HealthDay News — After a final sign-off on Saturday from the head of the U.S. Centers for Disease Control and Prevention, COVID-19 vaccines for children younger than 5 years have finally become a reality.
“This expands eligibility for vaccination to nearly 20 million additional children and means that all Americans ages 6 months and older are now eligible for vaccination,” the agency said in a news release.
“Distribution of pediatric vaccinations for these younger children has started across the country, and will be available at thousands of pediatric practices, pharmacies, Federally Qualified Health Centers, local health departments, clinics, and other locations this week,” the CDC continued. “Children in this younger age group can be vaccinated with whichever vaccine is available (either Moderna or Pfizer). Parents can reach out to their doctor, nurse, local pharmacy or health department, or visit vaccines.gov to see where vaccines for children are available.”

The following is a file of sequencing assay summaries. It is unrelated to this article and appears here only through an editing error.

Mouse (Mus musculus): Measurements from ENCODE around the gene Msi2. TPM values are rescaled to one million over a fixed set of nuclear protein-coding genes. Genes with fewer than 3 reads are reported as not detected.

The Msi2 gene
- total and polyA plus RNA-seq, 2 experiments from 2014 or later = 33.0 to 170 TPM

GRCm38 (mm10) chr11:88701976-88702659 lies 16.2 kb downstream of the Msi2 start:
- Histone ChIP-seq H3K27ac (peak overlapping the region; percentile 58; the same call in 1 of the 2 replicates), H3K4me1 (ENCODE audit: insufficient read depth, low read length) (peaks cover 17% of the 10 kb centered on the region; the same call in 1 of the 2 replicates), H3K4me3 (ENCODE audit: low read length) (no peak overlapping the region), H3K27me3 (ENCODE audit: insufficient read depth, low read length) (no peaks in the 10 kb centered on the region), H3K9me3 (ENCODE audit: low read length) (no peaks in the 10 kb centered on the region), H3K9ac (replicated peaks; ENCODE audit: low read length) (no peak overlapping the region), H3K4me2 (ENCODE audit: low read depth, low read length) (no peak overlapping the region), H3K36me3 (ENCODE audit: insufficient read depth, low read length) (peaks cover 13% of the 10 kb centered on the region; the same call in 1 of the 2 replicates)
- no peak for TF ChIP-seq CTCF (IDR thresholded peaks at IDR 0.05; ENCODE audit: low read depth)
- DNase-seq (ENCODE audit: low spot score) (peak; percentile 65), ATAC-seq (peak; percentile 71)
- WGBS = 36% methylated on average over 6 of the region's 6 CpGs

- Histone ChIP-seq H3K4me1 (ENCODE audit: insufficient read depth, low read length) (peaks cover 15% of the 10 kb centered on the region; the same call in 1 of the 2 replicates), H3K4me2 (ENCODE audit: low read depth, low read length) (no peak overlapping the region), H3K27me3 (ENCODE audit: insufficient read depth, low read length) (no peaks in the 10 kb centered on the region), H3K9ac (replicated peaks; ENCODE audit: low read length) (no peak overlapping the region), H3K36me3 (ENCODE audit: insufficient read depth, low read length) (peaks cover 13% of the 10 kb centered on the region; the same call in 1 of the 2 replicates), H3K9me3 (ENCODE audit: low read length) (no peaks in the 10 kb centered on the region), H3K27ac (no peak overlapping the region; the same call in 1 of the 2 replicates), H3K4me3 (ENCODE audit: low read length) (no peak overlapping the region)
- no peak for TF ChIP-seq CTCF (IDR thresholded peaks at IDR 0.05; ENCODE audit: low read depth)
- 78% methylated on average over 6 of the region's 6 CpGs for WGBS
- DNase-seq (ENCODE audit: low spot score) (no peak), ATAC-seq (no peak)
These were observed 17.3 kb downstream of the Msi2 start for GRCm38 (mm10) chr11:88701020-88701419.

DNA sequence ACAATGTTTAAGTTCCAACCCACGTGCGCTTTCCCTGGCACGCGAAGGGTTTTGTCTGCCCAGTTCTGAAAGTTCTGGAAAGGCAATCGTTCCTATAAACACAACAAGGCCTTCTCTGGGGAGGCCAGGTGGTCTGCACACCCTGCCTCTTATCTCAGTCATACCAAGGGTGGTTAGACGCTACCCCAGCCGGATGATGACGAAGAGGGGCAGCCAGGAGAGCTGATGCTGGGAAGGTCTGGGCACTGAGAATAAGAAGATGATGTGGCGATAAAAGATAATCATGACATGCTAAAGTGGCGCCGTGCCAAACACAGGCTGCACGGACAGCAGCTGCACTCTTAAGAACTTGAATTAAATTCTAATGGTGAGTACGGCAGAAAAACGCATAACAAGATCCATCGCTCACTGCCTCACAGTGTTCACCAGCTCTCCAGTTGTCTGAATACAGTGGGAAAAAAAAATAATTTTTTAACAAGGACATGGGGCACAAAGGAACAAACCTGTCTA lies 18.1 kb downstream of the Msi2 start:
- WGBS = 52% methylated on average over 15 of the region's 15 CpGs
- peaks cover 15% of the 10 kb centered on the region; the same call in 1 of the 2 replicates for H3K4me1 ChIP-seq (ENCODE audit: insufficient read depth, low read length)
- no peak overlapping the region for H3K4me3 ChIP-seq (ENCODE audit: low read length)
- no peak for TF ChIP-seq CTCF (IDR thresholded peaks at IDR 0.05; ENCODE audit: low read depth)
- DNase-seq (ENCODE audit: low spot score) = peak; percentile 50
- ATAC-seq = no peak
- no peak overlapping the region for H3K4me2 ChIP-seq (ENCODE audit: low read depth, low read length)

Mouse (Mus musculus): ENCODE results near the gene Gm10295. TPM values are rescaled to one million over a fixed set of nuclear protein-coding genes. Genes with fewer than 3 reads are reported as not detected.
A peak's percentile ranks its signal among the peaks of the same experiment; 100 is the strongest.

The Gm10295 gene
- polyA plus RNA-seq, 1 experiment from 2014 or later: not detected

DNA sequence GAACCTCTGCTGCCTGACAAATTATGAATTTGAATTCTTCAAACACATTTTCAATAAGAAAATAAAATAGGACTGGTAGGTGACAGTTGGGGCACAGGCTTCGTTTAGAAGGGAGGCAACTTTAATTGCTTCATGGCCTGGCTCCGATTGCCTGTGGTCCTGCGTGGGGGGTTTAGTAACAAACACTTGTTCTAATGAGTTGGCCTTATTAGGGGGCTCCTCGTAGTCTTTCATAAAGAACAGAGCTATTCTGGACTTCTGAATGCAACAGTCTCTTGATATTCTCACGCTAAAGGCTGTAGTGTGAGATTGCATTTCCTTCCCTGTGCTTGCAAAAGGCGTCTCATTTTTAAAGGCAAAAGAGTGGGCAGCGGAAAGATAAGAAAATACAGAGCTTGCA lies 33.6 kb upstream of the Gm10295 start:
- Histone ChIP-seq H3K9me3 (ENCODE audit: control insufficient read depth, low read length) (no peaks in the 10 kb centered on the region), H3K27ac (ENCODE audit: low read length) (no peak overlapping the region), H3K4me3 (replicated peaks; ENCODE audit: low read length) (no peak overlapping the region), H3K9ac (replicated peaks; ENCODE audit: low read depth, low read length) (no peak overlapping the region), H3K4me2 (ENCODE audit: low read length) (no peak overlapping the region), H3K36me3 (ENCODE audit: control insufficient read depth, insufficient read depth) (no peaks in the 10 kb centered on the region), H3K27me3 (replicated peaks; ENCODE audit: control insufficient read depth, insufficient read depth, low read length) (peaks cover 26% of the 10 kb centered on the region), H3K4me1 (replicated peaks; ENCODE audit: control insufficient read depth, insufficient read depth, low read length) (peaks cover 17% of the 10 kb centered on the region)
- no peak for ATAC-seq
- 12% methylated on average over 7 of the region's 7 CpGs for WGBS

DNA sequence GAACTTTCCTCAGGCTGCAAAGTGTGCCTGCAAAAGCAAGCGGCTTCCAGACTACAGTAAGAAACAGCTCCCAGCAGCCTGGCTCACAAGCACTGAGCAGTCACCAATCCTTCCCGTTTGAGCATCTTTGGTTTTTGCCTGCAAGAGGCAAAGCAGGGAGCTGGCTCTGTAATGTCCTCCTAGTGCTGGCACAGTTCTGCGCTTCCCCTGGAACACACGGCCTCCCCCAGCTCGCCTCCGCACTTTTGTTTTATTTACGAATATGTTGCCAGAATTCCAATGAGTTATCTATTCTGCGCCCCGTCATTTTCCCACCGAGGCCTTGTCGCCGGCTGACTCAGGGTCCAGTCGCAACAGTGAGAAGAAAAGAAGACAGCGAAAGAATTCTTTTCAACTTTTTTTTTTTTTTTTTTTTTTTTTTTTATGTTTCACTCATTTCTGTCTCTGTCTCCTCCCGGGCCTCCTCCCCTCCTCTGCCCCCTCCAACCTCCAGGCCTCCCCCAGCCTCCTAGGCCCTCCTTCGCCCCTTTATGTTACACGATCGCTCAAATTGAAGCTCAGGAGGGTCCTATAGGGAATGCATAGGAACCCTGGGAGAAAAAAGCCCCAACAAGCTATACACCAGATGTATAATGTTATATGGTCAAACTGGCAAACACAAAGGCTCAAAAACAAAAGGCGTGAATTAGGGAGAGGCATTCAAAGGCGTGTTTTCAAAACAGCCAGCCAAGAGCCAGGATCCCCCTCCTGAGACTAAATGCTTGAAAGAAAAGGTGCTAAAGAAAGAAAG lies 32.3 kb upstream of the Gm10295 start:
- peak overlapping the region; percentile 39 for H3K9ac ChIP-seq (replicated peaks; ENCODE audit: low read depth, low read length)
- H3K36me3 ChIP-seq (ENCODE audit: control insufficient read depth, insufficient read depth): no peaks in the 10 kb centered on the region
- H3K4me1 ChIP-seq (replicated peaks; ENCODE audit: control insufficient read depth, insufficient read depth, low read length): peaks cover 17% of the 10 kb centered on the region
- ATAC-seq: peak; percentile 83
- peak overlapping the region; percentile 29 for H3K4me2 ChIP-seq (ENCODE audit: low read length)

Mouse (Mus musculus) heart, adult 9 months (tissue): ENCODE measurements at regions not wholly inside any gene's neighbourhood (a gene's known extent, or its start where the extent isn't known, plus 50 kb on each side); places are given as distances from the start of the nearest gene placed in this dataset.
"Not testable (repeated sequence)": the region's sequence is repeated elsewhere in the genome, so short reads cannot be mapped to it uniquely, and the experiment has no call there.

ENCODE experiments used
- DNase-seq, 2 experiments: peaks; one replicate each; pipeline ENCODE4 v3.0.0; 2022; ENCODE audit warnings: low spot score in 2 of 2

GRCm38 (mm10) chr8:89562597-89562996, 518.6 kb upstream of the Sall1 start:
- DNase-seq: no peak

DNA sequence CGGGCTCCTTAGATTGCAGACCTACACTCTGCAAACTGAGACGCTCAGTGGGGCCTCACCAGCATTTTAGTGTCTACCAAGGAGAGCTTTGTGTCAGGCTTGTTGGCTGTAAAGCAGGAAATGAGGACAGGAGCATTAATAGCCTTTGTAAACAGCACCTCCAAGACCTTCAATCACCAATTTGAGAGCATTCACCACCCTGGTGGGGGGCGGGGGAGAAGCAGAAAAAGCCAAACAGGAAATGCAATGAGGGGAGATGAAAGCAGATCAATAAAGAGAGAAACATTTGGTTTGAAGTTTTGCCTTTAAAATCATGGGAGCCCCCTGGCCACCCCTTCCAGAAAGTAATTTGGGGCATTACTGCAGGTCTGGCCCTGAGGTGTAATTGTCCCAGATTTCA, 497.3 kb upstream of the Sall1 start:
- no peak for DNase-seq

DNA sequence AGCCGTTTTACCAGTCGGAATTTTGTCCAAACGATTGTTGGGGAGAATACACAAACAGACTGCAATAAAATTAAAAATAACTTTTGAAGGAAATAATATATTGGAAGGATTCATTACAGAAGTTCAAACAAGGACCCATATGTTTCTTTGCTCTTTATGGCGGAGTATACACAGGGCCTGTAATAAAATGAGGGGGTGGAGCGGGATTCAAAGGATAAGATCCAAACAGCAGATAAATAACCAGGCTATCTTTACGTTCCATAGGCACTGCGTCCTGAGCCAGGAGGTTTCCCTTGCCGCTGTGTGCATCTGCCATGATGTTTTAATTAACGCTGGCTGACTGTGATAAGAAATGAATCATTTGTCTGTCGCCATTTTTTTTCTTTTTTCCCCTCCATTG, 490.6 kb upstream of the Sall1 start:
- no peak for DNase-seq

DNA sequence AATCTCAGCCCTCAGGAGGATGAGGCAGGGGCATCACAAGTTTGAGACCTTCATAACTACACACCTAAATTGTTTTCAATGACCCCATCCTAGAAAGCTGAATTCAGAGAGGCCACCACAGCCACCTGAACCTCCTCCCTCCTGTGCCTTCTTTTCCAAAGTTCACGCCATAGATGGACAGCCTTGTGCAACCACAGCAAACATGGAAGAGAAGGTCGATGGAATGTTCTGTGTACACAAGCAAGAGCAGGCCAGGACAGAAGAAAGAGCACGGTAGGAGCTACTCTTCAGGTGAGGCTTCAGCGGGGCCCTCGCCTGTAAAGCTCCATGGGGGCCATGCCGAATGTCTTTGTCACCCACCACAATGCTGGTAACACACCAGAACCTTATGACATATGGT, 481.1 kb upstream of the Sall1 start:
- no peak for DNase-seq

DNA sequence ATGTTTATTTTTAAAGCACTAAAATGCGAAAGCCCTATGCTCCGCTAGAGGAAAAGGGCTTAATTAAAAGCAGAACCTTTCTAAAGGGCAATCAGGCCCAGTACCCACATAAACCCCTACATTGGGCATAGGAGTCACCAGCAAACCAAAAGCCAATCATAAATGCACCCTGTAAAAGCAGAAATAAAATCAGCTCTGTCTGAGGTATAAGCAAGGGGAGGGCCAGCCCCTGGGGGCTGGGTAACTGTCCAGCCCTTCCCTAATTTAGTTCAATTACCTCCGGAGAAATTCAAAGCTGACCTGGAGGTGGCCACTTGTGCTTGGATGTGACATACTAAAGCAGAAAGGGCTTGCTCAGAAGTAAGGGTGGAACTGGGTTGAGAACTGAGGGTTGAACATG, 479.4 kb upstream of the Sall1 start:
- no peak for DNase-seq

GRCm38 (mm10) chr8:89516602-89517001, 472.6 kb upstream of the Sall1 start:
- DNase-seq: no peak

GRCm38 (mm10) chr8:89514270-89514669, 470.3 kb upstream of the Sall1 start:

Health officials have said the federal government will be ready to ship doses out this week. During a media briefing earlier this month, White House COVID-19 Coordinator Ashish Jha, M.D., said the federal government has an initial supply of 10 million doses of pediatric vaccines and states could start placing orders. “Our expectation is that within weeks every parent who wants their child to get vaccinated will be able to get an appointment,” Jha said.
The White House wants states to prioritize the doses for young children to high-traffic locations, such as children’s hospitals, and to offer appointments outside regular work hours so it is easier for parents to get their children vaccinated. Pharmacies and states had already ordered millions of doses of the Pfizer and Moderna COVID-19 vaccines for children younger than 5 years, the Biden administration said last week.